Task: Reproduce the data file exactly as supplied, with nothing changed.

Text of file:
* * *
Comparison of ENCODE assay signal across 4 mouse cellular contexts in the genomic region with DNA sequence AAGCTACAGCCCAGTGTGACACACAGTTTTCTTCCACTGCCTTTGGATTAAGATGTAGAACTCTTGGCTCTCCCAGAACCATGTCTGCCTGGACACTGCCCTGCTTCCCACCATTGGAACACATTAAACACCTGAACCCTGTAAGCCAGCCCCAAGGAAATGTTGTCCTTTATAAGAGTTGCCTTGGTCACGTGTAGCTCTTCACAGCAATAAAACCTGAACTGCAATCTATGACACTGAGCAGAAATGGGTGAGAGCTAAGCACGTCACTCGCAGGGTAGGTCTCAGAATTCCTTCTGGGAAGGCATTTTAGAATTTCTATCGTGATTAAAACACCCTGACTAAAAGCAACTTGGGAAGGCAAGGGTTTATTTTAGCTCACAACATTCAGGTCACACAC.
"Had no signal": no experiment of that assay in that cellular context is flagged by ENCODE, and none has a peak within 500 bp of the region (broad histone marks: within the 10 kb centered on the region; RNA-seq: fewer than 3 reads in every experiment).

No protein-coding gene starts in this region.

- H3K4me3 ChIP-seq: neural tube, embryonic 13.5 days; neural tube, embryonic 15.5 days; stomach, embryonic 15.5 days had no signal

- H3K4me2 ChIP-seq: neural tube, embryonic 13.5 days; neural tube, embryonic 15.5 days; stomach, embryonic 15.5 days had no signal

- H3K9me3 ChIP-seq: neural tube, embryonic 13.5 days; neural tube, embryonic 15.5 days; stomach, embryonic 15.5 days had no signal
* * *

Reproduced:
Comparison of ENCODE assay signal across 4 mouse cellular contexts in the genomic region with DNA sequence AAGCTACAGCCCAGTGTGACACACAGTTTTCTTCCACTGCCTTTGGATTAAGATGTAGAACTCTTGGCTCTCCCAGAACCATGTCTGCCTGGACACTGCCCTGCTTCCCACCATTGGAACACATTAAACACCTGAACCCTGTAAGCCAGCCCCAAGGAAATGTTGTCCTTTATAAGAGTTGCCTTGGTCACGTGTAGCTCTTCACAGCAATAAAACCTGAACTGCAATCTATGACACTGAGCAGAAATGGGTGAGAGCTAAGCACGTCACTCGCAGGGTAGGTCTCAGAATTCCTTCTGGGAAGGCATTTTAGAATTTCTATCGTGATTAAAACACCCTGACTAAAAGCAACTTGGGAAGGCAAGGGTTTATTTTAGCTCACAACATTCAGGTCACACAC.
"Had no signal": no experiment of that assay in that cellular context is flagged by ENCODE, and none has a peak within 500 bp of the region (broad histone marks: within the 10 kb centered on the region; RNA-seq: fewer than 3 reads in every experiment).

No protein-coding gene starts in this region.

- H3K4me3 ChIP-seq: neural tube, embryonic 13.5 days; neural tube, embryonic 15.5 days; stomach, embryonic 15.5 days had no signal

- H3K4me2 ChIP-seq: neural tube, embryonic 13.5 days; neural tube, embryonic 15.5 days; stomach, embryonic 15.5 days had no signal

- H3K9me3 ChIP-seq: neural tube, embryonic 13.5 days; neural tube, embryonic 15.5 days; stomach, embryonic 15.5 days had no signal